One of my favorite books ever is The Measure of Reality: Quantification and Western Society, 1250-1600, by Alfred Crosby. The raison d’etre of this book, Crosby says, is to describe an acceleration after 1250 or so in the West’s shift from qualitative perception to, or at least toward, quantitative perception. The book devotes a separate chapter to each of several domains of life where this transition from the qualitative toward quantitative took place. He sets the stage with a chapter entitled “The Venerable Model,” in which he offers a glimpse of the qualitative mindset that predominated in medieval Europe.
Europe was a backwater then, sparsely populated by barbarians who lived far from the centers of Islamic and Far Eastern culture: a source of eunuchs, slave girls and boys, brocade, beaver skins, glue, sables, and swords, as Ibn Khurradadhbeh described it in the mid-ninth century. Crosby characterizes the European picture of the universe as clear, complete, and appropriately awesome without being stupefying. Reality was made up of essentially heterogeneous stuff: fire rises and rocks fall not because of gravity or different amounts of base elements, but because they just did: it’s what fire and rocks are like.
Time was a more-or-less sort of thing. Nothing was very old: maybe 300 human generations had passed since the very beginning. Augustine came up with a system for dividing history into ages based on the seven days of the Genesis 1 narrative: Each age began with a big event: the Creation, the Flood, Abraham, David, the Captivity of Judah, the birth of Christ, the Second Coming. In Daniel’s dream surely the fourth beast referred to the Roman Empire, which would persist until the end days – meaning that the Europeans still thought of themselves as living in that Empire. Hours weren’t equal in length: the day was divided into seven intervals by the church bells: matins, prime, tierce, sext, none, vespers, and compline. Because the length of the day depends on the time of year, the time between the intervals varied dramatically between summer and winter. Originally the none was rung in the midafternoon, but monks on fasts weren’t allowed to eat before none. So the none got earlier and earlier until finally, in England, it was chimed at midday: none = noon.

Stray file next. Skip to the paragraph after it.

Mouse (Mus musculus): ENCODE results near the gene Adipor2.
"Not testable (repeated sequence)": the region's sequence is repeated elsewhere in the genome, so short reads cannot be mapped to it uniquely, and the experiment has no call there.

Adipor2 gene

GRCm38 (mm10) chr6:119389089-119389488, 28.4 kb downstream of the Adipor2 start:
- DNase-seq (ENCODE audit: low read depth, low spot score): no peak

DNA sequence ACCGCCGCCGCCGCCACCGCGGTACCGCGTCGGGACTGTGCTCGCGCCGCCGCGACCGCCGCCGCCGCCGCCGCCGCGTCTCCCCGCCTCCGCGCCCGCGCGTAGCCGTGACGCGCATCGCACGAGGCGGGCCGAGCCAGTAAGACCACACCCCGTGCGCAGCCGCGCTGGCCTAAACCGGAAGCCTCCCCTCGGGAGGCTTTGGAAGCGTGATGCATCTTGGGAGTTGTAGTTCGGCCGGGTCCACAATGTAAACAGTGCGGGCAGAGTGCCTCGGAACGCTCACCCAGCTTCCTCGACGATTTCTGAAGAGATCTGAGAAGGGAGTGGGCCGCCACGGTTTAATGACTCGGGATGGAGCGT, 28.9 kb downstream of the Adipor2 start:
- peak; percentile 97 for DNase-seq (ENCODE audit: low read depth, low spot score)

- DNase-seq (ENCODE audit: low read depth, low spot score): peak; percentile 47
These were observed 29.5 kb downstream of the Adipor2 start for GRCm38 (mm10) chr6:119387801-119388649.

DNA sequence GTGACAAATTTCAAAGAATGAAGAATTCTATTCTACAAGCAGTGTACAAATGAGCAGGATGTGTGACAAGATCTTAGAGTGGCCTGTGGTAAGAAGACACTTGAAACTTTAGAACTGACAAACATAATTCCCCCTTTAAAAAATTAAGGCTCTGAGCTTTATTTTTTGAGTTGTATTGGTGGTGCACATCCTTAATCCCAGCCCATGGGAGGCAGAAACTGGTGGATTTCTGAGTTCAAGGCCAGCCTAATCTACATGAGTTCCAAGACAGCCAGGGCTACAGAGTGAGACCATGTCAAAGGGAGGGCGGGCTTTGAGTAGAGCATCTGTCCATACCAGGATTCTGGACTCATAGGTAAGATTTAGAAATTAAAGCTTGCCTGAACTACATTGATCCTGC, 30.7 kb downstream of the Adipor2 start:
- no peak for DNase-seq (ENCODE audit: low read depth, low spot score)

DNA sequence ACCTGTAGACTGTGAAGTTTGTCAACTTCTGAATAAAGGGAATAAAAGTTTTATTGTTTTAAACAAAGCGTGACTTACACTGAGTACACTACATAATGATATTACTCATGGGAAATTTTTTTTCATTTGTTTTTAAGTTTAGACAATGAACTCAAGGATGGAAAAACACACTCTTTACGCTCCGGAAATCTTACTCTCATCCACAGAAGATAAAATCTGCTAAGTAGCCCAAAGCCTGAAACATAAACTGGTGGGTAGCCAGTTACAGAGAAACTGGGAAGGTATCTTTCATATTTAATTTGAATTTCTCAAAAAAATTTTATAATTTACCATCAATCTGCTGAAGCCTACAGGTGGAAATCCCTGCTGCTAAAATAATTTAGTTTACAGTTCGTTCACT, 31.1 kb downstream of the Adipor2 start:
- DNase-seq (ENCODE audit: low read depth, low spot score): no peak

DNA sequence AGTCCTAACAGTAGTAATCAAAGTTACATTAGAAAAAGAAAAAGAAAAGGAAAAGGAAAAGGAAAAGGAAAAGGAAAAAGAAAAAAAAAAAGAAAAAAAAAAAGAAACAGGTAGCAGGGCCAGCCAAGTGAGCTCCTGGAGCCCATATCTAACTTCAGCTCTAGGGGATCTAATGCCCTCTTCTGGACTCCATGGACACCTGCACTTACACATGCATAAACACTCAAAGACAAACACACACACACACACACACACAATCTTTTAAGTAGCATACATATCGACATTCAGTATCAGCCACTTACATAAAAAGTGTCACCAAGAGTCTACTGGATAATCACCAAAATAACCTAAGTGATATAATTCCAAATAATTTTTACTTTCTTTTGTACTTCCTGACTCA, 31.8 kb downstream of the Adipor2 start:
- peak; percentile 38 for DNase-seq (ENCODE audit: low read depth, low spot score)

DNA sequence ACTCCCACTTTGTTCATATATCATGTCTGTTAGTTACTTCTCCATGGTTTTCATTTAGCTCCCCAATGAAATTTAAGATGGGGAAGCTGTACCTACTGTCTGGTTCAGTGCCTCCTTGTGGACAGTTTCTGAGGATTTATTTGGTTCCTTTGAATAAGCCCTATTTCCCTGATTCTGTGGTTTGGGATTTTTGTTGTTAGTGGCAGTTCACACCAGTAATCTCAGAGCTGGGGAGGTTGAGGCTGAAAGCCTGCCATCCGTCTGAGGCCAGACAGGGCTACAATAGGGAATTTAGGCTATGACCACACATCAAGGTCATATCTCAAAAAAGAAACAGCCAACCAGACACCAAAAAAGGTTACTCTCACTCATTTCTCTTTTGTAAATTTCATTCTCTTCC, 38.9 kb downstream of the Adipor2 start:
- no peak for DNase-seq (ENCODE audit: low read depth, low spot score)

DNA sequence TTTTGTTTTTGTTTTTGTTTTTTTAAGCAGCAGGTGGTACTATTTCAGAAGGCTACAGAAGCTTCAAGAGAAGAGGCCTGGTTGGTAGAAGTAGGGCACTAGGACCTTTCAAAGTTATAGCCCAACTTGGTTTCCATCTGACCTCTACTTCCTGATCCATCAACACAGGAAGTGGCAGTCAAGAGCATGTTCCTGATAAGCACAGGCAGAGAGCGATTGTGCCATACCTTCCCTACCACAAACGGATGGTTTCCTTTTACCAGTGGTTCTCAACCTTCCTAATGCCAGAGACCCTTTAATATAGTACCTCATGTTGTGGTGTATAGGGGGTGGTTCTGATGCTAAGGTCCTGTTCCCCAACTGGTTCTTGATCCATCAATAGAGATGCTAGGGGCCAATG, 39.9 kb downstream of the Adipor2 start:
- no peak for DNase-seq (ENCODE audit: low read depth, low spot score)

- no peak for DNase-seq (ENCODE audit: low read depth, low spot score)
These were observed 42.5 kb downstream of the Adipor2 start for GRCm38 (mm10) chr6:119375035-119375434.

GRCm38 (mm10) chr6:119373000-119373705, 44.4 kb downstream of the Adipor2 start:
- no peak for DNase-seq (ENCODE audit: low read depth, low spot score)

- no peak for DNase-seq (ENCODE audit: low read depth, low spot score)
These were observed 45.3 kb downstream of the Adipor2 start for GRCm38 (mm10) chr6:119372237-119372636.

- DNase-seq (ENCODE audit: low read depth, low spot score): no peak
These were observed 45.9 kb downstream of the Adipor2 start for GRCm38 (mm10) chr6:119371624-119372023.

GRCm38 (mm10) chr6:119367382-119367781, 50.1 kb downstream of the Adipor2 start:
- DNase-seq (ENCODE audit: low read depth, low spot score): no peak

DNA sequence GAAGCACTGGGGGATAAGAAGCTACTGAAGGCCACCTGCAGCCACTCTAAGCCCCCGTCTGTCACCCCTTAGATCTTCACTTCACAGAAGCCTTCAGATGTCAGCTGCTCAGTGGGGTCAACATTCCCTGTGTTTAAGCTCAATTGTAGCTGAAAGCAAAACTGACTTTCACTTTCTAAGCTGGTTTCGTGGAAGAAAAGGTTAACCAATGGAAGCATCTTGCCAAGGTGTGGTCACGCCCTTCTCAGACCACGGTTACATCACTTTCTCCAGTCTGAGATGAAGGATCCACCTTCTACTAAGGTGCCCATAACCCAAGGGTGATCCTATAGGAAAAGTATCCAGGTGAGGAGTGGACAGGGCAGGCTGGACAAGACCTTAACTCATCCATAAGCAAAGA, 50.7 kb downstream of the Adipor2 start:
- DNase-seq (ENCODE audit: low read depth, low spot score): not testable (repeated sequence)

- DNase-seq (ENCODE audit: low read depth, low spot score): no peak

The earth was encircled by layers of transparent heavenly spheres on which the heavenly bodies were affixed and which moved in perfect circles. Nothing was very far away: Roger Bacon said that if a man walked 20 miles a day it would take him 14 years, 7 months, and 29 days to reach the moon. The earth was corrupt and not worth knowing much about. East was the most powerful direction because that’s where Eden is: the altar was always built at the east end of the church. Because the crucifixion was the pivotal event of all time, it followed that Jerusalem was the center of the earth (see Ezekiel 5:5). Europeans believed that no one lived in the tropics or the southern hemisphere. Maps were out of proportion, like those “New Yorkers’ view of the world” maps.
They weren’t very good at math in medieval Europe. There were no signs for plus or minus, divide or equal. They had complicated systems for “finger reckoning” – counting on your fingers. There was no zero. During Roman times the abacus made its way to Europe from Asia, but by the sixth century it had been forgotten, not to return for another 500 years. For the medievalists the meaning of numbers was more mystical than computational.
Sure they made mistakes. But, says Crosby,
…our real problem with the Venerable Model is that it is dramatic, even melodramatic, and teleological: God and Purpose loom over all… Medieval and Renaissance Europeans, like the shaman, like all of us some of the time and some of us all of the time, wanted immediately conclusive and emotionally satisfying explanations. They longed for a universe that, in Camus’s phrase, “can love and suffer.”